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Taken By Storm: Business Survival In The Aftermath Of Hurricane Katrina

Author

Listed:
  • Emek Basker
  • Javier Miranda

Abstract

We use Hurricane Katrina's damage to the Mississippi coast in 2005 as a natural experiment to study business survival in the aftermath of a cost shock. We find that damaged establishments that returned to operation were more resilient than those that had never been damaged. This effect is particularly strong for establishments belonging to younger and smaller rms. The effect of damage on establishments in older and larger chains was more limited, and they were subsequently less resilient having survived the damage. These selection effects persist up to five years after the initial shock. We interpret these findings as evidence that the effect of the shock is tied to the presence of financial and other constraints.

Suggested Citation

  • Emek Basker & Javier Miranda, 2014. "Taken By Storm: Business Survival In The Aftermath Of Hurricane Katrina," Working Papers 14-20, Center for Economic Studies, U.S. Census Bureau.
  • Handle: RePEc:cen:wpaper:14-20
    as

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    File URL: https://www2.census.gov/ces/wp/2014/CES-WP-14-20.pdf
    File Function: First version, 2014
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    References listed on IDEAS

    as
    1. Emek Basker, 2007. "When Good Instruments Go Bad," Working Papers 0706, Department of Economics, University of Missouri.
    2. John Haltiwanger & Ron S. Jarmin & Javier Miranda, 2010. "Who Creates Jobs? Small vs. Large vs. Young," Working Papers 10-17, Center for Economic Studies, U.S. Census Bureau.
    3. repec:cen:wpaper:15-21 is not listed on IDEAS
    4. Emek Basker & Michael Noel, 2009. "The Evolving Food Chain: Competitive Effects of Wal-Mart's Entry into the Supermarket Industry," Journal of Economics & Management Strategy, Wiley Blackwell, vol. 18(4), pages 977-1009, December.
    5. Teresa C Fort & John Haltiwanger & Ron S Jarmin & Javier Miranda, 2013. "How Firms Respond to Business Cycles: The Role of Firm Age and Firm Size," IMF Economic Review, Palgrave Macmillan;International Monetary Fund, vol. 61(3), pages 520-559, August.
    6. Steven J. Davis & John Haltiwanger & Ronald S. Jarmin & C.J. Krizan & Javier Miranda & Alfred Nucci & Kristin Sandusky, 2009. "Measuring the Dynamics of Young and Small Businesses: Integrating the Employer and Nonemployer Universes," NBER Chapters,in: Producer Dynamics: New Evidence from Micro Data, pages 329-366 National Bureau of Economic Research, Inc.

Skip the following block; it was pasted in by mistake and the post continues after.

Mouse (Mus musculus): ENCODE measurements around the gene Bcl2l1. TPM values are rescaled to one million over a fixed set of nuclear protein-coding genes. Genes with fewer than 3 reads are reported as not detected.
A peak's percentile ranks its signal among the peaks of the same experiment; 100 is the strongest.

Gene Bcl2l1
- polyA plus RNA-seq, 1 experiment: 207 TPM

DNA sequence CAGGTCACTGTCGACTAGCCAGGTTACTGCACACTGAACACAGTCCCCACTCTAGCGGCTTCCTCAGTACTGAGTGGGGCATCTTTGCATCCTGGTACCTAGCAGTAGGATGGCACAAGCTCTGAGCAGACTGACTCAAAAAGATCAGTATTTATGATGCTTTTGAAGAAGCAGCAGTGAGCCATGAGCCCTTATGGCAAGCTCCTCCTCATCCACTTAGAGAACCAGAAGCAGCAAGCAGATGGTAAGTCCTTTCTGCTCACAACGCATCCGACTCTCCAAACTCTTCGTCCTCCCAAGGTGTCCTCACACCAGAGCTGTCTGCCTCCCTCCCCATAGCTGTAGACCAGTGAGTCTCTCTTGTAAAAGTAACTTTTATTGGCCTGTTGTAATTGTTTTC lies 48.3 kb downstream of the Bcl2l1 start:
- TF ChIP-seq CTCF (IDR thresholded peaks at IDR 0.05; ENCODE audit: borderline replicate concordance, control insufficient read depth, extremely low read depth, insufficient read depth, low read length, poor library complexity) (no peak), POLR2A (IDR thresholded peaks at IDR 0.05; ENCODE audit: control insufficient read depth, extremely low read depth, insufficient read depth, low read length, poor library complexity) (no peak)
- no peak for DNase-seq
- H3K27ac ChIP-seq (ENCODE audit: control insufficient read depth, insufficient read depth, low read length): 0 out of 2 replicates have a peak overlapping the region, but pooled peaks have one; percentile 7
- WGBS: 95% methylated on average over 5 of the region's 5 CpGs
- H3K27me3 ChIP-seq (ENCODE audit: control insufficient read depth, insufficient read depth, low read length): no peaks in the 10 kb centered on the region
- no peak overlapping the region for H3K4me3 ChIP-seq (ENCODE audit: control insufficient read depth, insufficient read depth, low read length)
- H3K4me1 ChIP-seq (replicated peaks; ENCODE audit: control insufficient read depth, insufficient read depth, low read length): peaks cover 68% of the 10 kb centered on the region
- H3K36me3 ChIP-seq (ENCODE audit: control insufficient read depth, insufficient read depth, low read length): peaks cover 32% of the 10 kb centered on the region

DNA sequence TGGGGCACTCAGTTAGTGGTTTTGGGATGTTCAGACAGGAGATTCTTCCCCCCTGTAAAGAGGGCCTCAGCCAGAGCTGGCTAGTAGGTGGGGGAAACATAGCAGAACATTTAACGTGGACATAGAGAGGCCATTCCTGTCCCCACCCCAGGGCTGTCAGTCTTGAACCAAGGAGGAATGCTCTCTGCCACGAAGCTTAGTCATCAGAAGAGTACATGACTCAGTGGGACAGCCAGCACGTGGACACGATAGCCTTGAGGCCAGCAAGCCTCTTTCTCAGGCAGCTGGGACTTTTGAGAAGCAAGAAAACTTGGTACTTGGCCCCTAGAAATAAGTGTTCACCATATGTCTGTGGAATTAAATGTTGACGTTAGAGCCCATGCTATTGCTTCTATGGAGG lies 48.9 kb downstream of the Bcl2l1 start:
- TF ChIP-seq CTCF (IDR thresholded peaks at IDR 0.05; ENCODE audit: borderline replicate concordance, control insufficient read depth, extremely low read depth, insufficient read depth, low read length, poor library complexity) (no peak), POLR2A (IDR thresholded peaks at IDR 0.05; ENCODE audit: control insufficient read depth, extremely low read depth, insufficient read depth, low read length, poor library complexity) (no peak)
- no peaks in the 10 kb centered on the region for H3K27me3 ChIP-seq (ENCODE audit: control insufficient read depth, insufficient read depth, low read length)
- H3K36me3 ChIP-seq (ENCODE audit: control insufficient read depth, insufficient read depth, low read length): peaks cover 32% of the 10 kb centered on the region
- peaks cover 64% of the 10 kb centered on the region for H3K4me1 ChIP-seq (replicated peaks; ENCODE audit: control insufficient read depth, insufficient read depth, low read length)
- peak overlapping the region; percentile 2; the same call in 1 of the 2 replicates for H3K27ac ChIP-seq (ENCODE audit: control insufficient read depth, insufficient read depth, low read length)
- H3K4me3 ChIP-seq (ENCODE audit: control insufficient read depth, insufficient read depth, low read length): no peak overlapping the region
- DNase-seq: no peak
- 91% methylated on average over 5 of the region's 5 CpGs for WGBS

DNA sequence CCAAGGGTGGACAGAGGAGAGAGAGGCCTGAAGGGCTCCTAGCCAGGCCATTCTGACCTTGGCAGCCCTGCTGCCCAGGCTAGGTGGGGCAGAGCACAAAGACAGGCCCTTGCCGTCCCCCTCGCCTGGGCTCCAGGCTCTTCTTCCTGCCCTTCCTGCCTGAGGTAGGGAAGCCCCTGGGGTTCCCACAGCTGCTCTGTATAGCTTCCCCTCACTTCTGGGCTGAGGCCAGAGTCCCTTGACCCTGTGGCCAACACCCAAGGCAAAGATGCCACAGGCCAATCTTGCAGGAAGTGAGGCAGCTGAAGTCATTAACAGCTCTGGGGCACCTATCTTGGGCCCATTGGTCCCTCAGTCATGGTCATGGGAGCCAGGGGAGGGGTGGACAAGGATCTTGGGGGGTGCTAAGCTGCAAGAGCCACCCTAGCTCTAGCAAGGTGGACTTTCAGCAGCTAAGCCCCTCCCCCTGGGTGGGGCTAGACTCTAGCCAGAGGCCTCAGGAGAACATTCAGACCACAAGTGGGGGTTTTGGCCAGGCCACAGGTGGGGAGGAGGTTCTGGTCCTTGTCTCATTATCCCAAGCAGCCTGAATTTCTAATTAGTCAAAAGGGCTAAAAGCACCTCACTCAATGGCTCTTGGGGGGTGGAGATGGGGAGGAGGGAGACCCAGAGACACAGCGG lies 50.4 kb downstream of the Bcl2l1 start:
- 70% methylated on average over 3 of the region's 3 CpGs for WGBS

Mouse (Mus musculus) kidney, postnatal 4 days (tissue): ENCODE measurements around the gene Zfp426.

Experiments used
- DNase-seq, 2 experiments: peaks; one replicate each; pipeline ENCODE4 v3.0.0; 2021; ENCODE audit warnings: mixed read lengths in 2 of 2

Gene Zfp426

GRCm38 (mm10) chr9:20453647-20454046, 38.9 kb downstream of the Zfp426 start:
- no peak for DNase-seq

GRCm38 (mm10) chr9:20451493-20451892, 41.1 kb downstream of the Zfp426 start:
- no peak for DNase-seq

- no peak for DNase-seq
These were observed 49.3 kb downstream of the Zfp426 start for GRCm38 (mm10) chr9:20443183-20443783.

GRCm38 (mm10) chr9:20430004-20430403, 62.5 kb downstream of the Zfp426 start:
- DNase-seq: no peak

7. Mark Doms & Ron Jarmin & Shawn Klimek, 2004. "Information technology investment and firm performance in US retail trade," Economics of Innovation and New Technology, Taylor & Francis Journals, vol. 13(7), pages 595-613.
    8. Tatyana Deryugina & Laura Kawano & Steven Levitt, 2014. "The Economic Impact of Hurricane Katrina on its Victims: Evidence from Individual Tax Returns," NBER Working Papers 20713, National Bureau of Economic Research, Inc.
    9. Roger R. Betancourt, 2004. "The Economics of Retailing and Distribution," Books, Edward Elgar Publishing, number 3511, April.
    10. Brown, J. David & Earle, John S., 2013. "Do SBA Loans Create Jobs?," IZA Discussion Papers 7544, Institute for the Study of Labor (IZA).
    11. Doms, Mark & Dunne, Timothy & Roberts, Mark J., 1995. "The role of technology use in the survival and growth of manufacturing plants," International Journal of Industrial Organization, Elsevier, vol. 13(4), pages 523-542, December.
    12. Ariel R. Belasen & Solomon W. Polachek, 2009. "How Disasters Affect Local Labor Markets: The Effects of Hurricanes in Florida," Journal of Human Resources, University of Wisconsin Press, vol. 44(1).
    13. Ron Jarmin, 1999. "Government Technical Assistance Programs* And Plant Survival: The Role Of Plant Ownership Type," Working Papers 99-2, Center for Economic Studies, U.S. Census Bureau.
    14. Rachel Croson & Uri Gneezy, 2009. "Gender Differences in Preferences," Journal of Economic Literature, American Economic Association, vol. 47(2), pages 448-474, June.
    15. Susan Coleman & Alicia Robb, 2009. "A comparison of new firm financing by gender: evidence from the Kauffman Firm Survey data," Small Business Economics, Springer, vol. 33(4), pages 397-411, December.
    16. Ron S Jarmin & Javier Miranda, 2002. "The Longitudinal Business Database," Working Papers 02-17, Center for Economic Studies, U.S. Census Bureau.
    17. Jeffrey A. Groen† & Mark J. Kutzbach & Anne E. Polivka‡, 2015. "Storms and Jobs: The Effect of Hurricanes on Individuals’ Employment and Earnings over the Long Term," Working Papers 15-21r, Center for Economic Studies, U.S. Census Bureau.
    Full references (including those not matched with items on IDEAS)

    More about this item

    Keywords

    Retail; chain; credit constraints; hurricane; Katrina; natural disaster; exit;

    JEL classification:

    • D22 - Microeconomics - - Production and Organizations - - - Firm Behavior: Empirical Analysis
    • L11 - Industrial Organization - - Market Structure, Firm Strategy, and Market Performance - - - Production, Pricing, and Market Structure; Size Distribution of Firms
    • L81 - Industrial Organization - - Industry Studies: Services - - - Retail and Wholesale Trade; e-Commerce
    • L83 - Industrial Organization - - Industry Studies: Services - - - Sports; Gambling; Restaurants; Recreation; Tourism
    • Q54 - Agricultural and Natural Resource Economics; Environmental and Ecological Economics - - Environmental Economics - - - Climate; Natural Disasters and their Management; Global Warming

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